Welcome! Here are the website rules, as well as some tips for using this forum.
Need to contact us? Visit https://heatinghelp.com/contact-us/.
Click here to Find a Contractor in your area.

Slope for one pipe system

Mattg Member Posts: 2
I have a one pipe system with a dry return serving a two floor home. We have been in this house for 18 years and until having a new Utica Boiler installed three years ago never experienced more than occasional water hammer. When the boiler was installed we had significant surging and more noticeable water hammer which were largely resolved via skimming the boiler.

This winter we have had two leaks . The first was at a radiator valve and when the repair was completed began to notice greater water hammer problems. Just last week we had a leak in the joint near the end of the main which required replacing about 10 ' of 2inch main just upstream of the dry return. The water hammer has continued as before .

I have been skimming the boiler and notice the water is dirty although there is no surging in the gage glass. I plan to continue skimming in hopes this helps.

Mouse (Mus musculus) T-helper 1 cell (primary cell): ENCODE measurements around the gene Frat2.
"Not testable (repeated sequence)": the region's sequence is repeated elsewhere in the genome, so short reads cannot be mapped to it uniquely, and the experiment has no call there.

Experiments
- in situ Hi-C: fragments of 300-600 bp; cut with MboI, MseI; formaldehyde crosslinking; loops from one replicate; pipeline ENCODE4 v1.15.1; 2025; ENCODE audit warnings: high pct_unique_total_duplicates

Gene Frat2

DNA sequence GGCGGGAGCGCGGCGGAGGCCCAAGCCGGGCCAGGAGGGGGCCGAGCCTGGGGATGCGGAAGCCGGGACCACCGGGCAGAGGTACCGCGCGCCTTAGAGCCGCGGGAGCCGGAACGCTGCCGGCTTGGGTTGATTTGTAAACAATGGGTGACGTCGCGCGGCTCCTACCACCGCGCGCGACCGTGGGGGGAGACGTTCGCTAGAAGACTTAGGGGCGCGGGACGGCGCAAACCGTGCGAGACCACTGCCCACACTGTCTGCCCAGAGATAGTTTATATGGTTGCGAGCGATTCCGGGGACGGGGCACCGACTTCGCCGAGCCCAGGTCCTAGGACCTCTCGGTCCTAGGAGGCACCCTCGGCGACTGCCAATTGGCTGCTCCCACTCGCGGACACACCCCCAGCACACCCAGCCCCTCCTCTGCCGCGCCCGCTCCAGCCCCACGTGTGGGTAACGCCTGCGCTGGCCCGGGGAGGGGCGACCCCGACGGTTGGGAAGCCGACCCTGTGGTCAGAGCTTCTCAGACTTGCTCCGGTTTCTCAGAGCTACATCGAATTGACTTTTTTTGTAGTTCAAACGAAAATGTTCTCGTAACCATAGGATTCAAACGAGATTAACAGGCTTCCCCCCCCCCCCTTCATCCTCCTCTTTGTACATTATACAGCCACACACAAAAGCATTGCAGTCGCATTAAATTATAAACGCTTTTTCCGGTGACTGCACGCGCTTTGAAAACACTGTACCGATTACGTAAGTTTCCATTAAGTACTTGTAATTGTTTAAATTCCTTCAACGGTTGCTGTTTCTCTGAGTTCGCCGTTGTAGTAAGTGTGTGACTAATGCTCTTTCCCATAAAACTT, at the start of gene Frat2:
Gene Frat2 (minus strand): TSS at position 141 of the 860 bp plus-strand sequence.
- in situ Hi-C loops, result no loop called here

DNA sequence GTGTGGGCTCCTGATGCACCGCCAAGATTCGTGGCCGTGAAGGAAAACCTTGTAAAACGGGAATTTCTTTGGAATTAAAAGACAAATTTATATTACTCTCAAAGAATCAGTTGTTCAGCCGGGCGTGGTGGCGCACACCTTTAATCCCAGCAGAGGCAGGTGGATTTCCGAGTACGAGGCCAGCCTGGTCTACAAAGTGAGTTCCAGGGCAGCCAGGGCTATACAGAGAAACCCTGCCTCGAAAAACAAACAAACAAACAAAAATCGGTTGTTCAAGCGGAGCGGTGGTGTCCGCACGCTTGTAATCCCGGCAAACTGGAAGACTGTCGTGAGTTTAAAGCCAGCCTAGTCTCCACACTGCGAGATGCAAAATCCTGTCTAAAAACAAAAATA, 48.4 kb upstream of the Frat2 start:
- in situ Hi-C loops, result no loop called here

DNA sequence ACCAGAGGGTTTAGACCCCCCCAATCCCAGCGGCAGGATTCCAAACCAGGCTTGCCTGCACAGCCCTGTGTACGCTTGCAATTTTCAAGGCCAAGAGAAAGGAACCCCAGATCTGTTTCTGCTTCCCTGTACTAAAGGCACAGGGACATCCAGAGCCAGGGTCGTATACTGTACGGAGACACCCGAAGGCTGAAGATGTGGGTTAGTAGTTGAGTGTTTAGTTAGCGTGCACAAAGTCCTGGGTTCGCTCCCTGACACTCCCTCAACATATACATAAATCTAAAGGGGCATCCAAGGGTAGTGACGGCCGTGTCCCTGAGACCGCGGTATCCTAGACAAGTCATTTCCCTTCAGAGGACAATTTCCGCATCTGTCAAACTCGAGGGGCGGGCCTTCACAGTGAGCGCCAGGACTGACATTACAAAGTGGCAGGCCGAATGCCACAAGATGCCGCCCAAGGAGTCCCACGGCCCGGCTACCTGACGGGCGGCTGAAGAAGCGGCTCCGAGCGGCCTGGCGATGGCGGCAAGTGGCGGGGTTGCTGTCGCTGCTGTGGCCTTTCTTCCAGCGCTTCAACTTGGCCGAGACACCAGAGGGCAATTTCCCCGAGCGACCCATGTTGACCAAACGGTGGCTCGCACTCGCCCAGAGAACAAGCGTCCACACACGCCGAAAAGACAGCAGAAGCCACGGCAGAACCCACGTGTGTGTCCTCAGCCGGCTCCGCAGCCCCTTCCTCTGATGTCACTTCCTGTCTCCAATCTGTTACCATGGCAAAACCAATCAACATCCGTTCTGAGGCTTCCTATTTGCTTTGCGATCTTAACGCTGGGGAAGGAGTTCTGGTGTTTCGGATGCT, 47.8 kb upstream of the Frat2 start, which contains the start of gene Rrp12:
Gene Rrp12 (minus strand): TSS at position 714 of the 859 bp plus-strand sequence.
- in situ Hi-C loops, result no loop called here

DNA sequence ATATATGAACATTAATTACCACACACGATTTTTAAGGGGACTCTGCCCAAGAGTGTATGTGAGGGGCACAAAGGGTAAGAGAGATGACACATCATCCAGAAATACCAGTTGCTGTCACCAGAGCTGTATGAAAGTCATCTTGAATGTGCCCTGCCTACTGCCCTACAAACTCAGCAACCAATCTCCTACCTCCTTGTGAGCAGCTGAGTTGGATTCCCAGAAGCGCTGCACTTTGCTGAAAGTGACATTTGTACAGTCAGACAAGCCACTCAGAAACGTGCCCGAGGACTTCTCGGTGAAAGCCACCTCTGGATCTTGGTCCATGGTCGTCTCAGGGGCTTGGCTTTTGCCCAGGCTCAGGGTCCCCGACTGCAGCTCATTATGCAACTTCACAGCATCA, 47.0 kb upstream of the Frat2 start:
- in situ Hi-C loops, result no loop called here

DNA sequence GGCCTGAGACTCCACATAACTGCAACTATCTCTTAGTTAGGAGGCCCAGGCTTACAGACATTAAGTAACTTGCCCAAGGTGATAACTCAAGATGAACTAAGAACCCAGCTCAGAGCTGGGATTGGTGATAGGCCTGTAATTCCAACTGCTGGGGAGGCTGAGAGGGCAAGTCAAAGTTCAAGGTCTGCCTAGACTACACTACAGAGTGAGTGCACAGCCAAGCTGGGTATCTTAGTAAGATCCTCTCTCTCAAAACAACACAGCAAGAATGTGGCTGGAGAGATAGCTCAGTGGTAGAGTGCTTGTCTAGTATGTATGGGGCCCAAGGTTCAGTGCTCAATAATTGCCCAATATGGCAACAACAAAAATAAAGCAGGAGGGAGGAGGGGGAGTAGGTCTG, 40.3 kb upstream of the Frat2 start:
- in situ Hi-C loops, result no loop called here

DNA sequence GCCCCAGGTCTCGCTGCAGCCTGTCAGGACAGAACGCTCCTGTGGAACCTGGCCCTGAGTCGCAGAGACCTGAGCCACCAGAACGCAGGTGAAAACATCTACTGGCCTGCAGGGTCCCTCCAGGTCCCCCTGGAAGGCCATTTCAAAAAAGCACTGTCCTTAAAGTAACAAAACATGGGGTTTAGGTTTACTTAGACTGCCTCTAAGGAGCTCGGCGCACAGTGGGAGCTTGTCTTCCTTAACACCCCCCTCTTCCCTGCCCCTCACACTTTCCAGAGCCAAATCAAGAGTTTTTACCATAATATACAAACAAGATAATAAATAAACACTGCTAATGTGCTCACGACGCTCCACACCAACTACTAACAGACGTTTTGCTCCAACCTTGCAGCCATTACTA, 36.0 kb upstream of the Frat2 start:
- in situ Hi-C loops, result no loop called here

During the course of checking these issues I notice that the main has very little, if any slope. ( I assume the original installer did not want to compromise headroom. The return has more slope and I can hear condensate trickling back toward the boiler.

I have had two local plumbers involved but I don't have confidence that they understand the nuances of a one pipe system, counter flow versus parallel flow, etc.

I should mention that the steam piping at the new boiler is copper while all the remainder is steel. The dry return is also cooper.

I am thinking of having piping mods done after this heating season , definitely if the water hammer continues. I am looking for some guidance regarding where to focus attention .is slope the most important ( which would require changes to the main and the five or so radiator returns) or should I first look at simpler fixes such as cleaning the system.